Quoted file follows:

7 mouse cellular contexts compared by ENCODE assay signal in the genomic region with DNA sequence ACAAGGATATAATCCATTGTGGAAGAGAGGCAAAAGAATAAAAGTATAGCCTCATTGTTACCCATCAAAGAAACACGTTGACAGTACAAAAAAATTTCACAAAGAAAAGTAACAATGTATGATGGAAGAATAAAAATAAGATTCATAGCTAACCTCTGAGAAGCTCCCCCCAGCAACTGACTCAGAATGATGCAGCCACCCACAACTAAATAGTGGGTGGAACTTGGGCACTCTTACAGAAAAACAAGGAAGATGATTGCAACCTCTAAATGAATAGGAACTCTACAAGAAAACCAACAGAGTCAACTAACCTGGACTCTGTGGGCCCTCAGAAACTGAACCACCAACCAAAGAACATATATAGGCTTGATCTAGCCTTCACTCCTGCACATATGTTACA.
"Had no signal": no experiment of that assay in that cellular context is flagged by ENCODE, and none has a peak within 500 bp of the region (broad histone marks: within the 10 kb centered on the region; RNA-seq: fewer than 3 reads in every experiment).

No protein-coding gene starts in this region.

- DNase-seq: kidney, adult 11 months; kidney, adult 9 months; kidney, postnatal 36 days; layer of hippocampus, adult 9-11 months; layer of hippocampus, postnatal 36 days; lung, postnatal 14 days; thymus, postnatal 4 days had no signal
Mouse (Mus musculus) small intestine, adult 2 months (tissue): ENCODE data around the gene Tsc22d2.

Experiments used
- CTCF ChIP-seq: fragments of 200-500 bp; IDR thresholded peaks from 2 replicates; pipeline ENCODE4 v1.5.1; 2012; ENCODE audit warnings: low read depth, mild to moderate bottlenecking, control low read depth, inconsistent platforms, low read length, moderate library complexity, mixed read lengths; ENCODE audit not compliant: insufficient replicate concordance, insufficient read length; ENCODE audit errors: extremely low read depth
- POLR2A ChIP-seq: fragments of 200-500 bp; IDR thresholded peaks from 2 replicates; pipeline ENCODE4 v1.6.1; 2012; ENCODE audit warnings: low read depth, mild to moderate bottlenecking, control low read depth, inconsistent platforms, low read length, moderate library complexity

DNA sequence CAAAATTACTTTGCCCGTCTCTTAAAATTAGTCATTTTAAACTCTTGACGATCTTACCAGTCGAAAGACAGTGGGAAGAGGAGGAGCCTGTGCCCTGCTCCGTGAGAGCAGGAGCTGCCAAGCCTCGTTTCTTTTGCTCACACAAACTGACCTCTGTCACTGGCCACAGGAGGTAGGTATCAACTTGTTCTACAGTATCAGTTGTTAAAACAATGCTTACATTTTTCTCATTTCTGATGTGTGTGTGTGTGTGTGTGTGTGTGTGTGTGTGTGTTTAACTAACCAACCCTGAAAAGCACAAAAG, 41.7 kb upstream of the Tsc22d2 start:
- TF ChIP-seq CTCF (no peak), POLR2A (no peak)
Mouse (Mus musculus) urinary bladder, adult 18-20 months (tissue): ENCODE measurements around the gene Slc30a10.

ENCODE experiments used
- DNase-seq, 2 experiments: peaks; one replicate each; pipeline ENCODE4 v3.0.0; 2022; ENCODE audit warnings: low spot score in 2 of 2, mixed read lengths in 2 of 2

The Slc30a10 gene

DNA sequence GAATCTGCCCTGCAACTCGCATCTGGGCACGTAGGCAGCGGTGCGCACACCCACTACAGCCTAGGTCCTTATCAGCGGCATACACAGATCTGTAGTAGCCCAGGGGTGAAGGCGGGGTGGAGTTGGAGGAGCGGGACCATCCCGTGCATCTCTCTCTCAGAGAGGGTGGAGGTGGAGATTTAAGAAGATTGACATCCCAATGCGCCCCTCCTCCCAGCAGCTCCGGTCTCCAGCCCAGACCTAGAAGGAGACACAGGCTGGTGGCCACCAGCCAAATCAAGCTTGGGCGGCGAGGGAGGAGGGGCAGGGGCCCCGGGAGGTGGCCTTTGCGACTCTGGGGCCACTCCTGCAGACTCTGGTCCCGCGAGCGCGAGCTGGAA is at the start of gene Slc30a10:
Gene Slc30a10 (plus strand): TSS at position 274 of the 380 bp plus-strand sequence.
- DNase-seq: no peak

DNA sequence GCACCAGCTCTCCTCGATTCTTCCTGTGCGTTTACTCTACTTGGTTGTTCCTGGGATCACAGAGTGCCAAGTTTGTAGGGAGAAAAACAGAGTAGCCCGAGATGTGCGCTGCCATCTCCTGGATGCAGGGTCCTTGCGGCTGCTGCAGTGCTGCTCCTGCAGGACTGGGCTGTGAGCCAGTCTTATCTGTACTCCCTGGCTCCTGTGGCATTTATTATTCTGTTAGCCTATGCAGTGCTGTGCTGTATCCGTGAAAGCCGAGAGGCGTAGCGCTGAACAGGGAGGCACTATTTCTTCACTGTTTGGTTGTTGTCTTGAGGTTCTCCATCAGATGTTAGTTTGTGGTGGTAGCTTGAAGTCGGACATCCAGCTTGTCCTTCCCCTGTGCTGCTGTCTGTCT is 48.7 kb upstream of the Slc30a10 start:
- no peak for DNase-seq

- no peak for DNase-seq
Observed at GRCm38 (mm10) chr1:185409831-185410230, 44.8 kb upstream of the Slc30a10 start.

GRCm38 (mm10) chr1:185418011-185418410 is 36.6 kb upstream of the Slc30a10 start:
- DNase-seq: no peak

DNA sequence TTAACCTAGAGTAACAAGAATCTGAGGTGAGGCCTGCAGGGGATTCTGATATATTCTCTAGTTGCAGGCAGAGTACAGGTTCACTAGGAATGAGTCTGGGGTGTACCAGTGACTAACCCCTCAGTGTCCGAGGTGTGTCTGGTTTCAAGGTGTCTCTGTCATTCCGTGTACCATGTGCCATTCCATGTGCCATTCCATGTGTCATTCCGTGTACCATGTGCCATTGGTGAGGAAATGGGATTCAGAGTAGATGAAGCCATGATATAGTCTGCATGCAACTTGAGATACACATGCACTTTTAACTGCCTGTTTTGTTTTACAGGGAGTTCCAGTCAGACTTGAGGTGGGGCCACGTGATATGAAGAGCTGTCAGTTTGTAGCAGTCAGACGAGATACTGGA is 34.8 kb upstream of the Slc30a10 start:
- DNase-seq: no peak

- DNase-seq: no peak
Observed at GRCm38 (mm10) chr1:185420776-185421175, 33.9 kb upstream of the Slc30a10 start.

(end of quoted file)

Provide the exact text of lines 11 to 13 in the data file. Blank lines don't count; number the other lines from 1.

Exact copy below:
Mouse (Mus musculus) urinary bladder, adult 18-20 months (tissue): ENCODE measurements around the gene Slc30a10.

ENCODE experiments used
- DNase-seq, 2 experiments: peaks; one replicate each; pipeline ENCODE4 v3.0.0; 2022; ENCODE audit warnings: low spot score in 2 of 2, mixed read lengths in 2 of 2